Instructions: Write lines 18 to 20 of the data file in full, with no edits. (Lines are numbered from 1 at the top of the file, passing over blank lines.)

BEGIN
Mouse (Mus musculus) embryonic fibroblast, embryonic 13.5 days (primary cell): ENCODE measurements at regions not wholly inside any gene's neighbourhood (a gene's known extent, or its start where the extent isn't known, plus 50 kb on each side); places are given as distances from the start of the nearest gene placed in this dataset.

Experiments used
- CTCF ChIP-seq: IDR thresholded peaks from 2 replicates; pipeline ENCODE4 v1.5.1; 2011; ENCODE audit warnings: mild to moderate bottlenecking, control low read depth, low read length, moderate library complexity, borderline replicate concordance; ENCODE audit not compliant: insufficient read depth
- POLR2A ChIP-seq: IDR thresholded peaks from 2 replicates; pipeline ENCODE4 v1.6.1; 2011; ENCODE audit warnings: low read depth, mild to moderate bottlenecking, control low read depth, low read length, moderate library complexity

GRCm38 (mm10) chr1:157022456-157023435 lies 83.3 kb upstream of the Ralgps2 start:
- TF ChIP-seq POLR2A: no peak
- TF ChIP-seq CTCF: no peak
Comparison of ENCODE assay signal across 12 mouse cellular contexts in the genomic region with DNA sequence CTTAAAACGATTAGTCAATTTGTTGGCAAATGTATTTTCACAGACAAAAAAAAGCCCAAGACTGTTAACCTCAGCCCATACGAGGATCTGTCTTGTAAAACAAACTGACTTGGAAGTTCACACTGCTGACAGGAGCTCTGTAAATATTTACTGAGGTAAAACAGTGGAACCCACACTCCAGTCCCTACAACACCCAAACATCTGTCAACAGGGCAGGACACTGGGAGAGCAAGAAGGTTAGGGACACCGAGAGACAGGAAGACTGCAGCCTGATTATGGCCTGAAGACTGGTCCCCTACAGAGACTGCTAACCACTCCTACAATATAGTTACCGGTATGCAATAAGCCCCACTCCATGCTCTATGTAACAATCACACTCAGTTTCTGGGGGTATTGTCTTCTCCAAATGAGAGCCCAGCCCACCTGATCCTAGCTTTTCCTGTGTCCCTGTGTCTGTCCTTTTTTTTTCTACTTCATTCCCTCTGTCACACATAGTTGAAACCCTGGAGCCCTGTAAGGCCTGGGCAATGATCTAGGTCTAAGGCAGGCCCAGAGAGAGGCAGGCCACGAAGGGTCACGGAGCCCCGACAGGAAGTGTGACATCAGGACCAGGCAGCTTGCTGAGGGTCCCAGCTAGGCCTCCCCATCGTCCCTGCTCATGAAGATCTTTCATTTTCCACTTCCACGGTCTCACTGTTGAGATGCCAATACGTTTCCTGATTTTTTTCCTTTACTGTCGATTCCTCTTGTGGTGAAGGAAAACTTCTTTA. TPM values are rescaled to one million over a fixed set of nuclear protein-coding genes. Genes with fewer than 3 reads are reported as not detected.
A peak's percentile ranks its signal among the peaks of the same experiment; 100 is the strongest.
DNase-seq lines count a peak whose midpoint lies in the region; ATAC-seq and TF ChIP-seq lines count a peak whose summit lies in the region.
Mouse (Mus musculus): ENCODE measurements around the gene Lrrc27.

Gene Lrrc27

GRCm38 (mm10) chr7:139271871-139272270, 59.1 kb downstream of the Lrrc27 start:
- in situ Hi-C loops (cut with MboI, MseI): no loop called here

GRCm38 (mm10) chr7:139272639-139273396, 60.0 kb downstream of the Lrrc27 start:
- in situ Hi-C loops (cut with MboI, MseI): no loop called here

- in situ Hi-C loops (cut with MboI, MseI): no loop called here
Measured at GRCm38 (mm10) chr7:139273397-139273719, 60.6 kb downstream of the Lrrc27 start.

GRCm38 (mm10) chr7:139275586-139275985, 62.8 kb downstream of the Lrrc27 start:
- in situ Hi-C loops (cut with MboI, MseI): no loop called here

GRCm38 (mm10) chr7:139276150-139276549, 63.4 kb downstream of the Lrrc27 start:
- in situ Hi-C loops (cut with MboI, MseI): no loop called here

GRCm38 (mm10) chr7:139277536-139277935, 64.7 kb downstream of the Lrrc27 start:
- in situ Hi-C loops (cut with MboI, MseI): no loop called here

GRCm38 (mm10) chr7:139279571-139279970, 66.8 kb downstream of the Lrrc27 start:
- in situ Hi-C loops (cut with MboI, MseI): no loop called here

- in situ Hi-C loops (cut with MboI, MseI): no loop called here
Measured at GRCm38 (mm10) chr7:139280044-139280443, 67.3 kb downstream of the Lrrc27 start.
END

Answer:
Measured at GRCm38 (mm10) chr7:139273397-139273719, 60.6 kb downstream of the Lrrc27 start.

GRCm38 (mm10) chr7:139275586-139275985, 62.8 kb downstream of the Lrrc27 start:
- in situ Hi-C loops (cut with MboI, MseI): no loop called here